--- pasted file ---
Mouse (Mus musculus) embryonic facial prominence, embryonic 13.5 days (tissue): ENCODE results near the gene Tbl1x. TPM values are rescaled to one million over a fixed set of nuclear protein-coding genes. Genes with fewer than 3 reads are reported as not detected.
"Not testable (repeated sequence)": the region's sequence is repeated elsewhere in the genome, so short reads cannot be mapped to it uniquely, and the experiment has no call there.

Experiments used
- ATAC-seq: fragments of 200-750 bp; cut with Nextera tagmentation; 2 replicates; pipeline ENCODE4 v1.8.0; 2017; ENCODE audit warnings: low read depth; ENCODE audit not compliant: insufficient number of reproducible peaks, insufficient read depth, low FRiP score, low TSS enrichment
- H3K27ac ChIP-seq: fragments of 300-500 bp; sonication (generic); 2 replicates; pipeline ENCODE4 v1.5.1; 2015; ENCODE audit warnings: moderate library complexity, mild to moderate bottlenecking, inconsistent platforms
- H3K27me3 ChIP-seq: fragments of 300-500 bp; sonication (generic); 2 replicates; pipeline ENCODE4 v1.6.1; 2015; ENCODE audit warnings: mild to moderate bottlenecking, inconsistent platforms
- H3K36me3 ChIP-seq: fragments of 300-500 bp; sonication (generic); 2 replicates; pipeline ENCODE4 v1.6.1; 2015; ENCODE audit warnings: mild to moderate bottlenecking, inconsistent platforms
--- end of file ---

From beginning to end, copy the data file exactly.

Mouse (Mus musculus) embryonic facial prominence, embryonic 13.5 days (tissue): ENCODE results near the gene Tbl1x. TPM values are rescaled to one million over a fixed set of nuclear protein-coding genes. Genes with fewer than 3 reads are reported as not detected.
"Not testable (repeated sequence)": the region's sequence is repeated elsewhere in the genome, so short reads cannot be mapped to it uniquely, and the experiment has no call there.

Experiments used
- ATAC-seq: fragments of 200-750 bp; cut with Nextera tagmentation; 2 replicates; pipeline ENCODE4 v1.8.0; 2017; ENCODE audit warnings: low read depth; ENCODE audit not compliant: insufficient number of reproducible peaks, insufficient read depth, low FRiP score, low TSS enrichment
- H3K27ac ChIP-seq: fragments of 300-500 bp; sonication (generic); 2 replicates; pipeline ENCODE4 v1.5.1; 2015; ENCODE audit warnings: moderate library complexity, mild to moderate bottlenecking, inconsistent platforms
- H3K27me3 ChIP-seq: fragments of 300-500 bp; sonication (generic); 2 replicates; pipeline ENCODE4 v1.6.1; 2015; ENCODE audit warnings: mild to moderate bottlenecking, inconsistent platforms
- H3K36me3 ChIP-seq: fragments of 300-500 bp; sonication (generic); 2 replicates; pipeline ENCODE4 v1.6.1; 2015; ENCODE audit warnings: mild to moderate bottlenecking, inconsistent platforms